For protein the Indians relied mostly on the combination of corn and beans. When available they also consumed small game animals, birds, fish, and, much less appealing to most of us, insects. Most food was cooked over coals, smoked in pits, or simmered in pots with water. These stews and pipianes were to be the basis for Mexico’s most famous dishes, the moles, which were developed to their present forms after the Conquest. Frying was virtually nonexistent, undoubtedly because there was no fat to fry with. There were no cows from which to obtain milk to produce butter, no pigs to provide lard, no chickens from which other cultures obtained fat, and game animals were extremely lean. Sometimes oils were squeezed from plants for other purposes, and the Maya had access to the very fatty marine manatee, but neither of these were used for frying to the extent that they left significant archeological evidence. These practices led to a low fat, nearly vegetarian diet.
At this time it is apt to mention the magical aspect of Mexican corn. I say “Mexican” corn because, after its discovery, it was sent around the world. Everywhere that people tried to use it as a staple—Africa, Europe and later the American South—they became ill and often died from a disease we now call pellagra. Numerous reasons were ascribed to its cause, but it was not until an article in Science magazine in the early 1970's that the explanation was revealed. There, it was disclosed that the process called nixtamalization, used by the Indians—and nobody else—to remove the skins of corn in order to make a smooth masa or dough, allowed the human body to absorb essential nutrients. The dried corn was simmered in a solution of water and an alkaline substance such as lime, wood ash, or seashells, and left to soak overnight. In the morning the skins were easily slipped off and the corn ground to a smooth consistency in order to make atoles, tortillas and tamales. That same process, which accounts for the Indians ability to live well on corn, is still in use today in the preparation of masa for tortillas and tamales.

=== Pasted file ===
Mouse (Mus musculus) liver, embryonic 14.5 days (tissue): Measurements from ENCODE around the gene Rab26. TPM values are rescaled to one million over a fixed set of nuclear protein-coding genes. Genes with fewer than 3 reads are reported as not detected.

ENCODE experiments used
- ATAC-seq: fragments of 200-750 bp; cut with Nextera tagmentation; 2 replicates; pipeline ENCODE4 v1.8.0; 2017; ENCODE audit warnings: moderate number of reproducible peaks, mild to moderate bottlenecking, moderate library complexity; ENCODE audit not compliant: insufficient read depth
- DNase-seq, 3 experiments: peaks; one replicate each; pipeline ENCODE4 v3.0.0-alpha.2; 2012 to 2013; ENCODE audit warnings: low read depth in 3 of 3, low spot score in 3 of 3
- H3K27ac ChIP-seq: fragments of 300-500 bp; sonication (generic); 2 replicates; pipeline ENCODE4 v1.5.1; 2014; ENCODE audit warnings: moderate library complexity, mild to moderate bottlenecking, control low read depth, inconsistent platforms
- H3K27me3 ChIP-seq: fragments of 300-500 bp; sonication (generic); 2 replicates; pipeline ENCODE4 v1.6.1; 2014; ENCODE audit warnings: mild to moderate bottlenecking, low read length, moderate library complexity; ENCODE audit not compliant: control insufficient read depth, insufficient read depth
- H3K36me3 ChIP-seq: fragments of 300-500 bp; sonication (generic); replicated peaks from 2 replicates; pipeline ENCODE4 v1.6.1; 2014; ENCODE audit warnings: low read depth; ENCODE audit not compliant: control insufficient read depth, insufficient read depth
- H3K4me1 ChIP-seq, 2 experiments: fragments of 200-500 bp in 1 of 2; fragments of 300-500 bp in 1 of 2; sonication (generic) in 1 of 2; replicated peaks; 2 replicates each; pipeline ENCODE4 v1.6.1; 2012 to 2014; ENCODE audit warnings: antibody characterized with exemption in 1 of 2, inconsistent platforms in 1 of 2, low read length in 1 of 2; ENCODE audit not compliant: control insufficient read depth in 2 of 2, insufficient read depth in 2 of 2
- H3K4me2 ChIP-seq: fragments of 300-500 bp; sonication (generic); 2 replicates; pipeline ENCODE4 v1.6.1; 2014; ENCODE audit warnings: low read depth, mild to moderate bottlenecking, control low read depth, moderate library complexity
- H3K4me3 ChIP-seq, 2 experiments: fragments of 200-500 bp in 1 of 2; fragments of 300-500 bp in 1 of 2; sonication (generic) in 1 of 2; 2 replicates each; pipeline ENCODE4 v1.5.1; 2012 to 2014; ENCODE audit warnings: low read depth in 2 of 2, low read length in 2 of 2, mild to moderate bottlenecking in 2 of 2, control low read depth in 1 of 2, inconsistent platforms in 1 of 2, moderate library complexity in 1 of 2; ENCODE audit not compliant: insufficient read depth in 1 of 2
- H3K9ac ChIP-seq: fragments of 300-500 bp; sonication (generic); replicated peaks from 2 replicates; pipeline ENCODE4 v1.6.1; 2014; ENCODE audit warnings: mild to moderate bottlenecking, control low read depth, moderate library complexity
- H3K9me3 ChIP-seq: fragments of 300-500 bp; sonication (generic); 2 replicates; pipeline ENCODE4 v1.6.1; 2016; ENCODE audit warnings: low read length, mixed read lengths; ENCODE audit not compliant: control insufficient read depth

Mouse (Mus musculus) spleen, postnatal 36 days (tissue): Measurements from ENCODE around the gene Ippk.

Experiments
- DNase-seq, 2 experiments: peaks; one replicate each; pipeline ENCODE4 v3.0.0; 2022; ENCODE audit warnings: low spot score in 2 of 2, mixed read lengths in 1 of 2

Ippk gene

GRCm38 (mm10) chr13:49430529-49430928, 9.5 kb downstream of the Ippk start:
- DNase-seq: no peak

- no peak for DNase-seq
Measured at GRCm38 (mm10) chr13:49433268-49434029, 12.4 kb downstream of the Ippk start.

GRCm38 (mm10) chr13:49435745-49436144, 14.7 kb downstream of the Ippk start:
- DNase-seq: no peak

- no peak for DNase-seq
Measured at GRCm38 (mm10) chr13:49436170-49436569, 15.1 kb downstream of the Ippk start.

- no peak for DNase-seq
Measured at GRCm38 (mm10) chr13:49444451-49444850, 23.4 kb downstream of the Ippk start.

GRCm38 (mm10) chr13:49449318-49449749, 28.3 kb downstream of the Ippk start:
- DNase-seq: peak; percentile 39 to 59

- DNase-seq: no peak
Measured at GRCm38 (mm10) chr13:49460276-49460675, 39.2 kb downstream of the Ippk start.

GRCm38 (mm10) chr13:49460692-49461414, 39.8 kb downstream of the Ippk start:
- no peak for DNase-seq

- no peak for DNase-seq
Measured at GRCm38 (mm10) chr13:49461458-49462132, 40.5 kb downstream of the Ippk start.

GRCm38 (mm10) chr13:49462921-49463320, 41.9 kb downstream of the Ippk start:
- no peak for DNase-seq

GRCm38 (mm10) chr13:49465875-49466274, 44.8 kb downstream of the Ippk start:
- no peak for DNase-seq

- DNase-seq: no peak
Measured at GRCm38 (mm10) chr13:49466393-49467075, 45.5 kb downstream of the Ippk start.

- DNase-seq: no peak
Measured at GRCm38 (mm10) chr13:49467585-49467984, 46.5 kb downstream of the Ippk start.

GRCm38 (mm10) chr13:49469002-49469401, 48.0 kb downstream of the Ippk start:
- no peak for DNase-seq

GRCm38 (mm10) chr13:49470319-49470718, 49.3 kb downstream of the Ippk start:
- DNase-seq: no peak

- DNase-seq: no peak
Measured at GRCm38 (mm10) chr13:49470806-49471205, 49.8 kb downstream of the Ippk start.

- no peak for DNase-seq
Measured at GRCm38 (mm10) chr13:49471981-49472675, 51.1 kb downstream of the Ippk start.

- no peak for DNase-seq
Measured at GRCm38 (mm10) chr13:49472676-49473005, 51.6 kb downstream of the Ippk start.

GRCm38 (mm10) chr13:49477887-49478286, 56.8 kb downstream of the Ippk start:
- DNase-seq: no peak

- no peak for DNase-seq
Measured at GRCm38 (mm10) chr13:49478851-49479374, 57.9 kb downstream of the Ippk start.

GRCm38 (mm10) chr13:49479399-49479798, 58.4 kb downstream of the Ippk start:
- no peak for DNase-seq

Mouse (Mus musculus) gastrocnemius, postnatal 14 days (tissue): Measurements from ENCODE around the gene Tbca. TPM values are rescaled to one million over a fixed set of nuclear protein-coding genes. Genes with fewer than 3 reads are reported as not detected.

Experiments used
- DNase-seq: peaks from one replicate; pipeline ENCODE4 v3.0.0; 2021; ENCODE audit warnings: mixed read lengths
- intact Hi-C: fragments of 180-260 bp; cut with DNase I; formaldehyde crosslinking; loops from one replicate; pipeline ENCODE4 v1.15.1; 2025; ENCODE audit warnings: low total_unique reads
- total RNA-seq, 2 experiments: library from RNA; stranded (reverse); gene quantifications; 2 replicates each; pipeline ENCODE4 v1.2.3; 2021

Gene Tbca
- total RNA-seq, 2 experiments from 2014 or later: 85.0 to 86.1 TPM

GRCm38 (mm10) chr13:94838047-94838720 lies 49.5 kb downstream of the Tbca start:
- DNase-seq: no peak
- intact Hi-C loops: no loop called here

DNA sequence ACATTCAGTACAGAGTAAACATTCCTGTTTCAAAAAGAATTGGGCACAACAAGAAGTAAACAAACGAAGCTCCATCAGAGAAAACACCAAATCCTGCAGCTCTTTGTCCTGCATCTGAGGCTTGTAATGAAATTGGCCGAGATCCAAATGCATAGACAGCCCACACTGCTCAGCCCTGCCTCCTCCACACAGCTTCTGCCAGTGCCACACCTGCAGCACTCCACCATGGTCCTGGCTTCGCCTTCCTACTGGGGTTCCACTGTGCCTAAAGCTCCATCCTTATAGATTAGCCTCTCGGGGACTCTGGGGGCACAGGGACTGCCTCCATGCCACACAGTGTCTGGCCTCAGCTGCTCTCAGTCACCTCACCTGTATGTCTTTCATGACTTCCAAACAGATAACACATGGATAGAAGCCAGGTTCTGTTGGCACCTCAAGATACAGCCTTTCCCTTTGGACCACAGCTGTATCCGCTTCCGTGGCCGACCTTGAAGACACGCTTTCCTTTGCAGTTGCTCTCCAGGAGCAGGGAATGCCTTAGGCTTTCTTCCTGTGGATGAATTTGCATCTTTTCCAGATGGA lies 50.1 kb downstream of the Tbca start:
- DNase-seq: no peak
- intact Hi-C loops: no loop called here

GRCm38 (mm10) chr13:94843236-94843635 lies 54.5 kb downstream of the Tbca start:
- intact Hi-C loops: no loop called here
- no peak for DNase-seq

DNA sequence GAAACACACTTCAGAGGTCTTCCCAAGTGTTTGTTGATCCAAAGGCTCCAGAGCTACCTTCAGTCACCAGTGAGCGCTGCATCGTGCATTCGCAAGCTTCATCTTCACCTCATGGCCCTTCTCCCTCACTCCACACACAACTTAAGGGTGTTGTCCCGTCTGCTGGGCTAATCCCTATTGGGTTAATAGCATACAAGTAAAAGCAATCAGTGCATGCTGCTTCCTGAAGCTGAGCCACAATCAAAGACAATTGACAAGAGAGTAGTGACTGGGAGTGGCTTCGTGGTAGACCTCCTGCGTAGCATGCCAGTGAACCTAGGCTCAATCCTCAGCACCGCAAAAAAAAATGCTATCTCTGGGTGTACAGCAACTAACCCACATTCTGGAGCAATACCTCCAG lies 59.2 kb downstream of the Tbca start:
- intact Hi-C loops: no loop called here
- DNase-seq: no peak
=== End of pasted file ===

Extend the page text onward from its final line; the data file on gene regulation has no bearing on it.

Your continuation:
Cacao beans were ground into chocolate, which was usually taken as a drink, either hot or cold. But don’t imagine Montezuma finishing his day with what we think of as a mug of hot coco. Although things like chile and achiote (ground annato seeds) were added to the drink, it was rarely sweetened. In fact, pretty much the only sweeteners available were honey and aguamiel (honey-water extracted from agave plants). The latter was either drunk fresh as a soft drink or fermented to make a mildly alcoholic beverage called pulque. It was not until chocolate was sent to Europe that sugar was added.
Perhaps the most amazing aspect of the Indians use of chocolate is that they actually discovered how to make it. To produce chocolate, cocoa beans must first be extracted from their pods. Then they must be fermented for specific times at specific temperatures, during which time they germinate, then die. Without that brief germination there will be no chocolate flavor! The beans are then dried, after which they are roasted—once again for precise amounts of time at specific temperatures. As if this is not complicated enough, the shells must then be taken off, leaving the nibs, which are ground into chocolate. How on earth did they figure all that out? The same mystery shrouds the discovery of vanilla, which is made from an otherwise ordinary orchid found in Veracruz, and requires a similarly complicated process of fermentation and drying.
One thing that motivated the Indians culinary experiments was their great appreciation and respect for food. In addition to the rich legacy of recipes, we know this is true from the writings of Father Bernardino de Sahagún, who chronicled Aztec life directly following the Conquest in his General History of Things in New Spain (often referred to as the Florentine Codex). In discussing the people who had been selected for sacrifice to the gods, he said in Volume I on page 20, “If a woman could sew or if she prepared food well, or made good cacao—from whose hand good food and drink came; [or if she was] a good interpreter; her also they set aside. The nobles took [such women] as wives.”
We have a similar testimony to the importance of food from Bernal Díaz del Castillo, one of Cortés’ soldiers, who wrote on page 355 and 356 of The True History of the Conquest of Mexico a description of pre-Conquest Mexico City. “So, having gazed at all this and reflected upon it, we turned our eyes to the great market-place and the host of people down there who were buying and selling; the hum and murmur of their voices could have been heard for more than a league. And among us were soldiers who had been in many parts of the world, at Constantinople, all over Italy and at Rome; and they said they had never seen a market so well ordered, so large and so crowded with people.”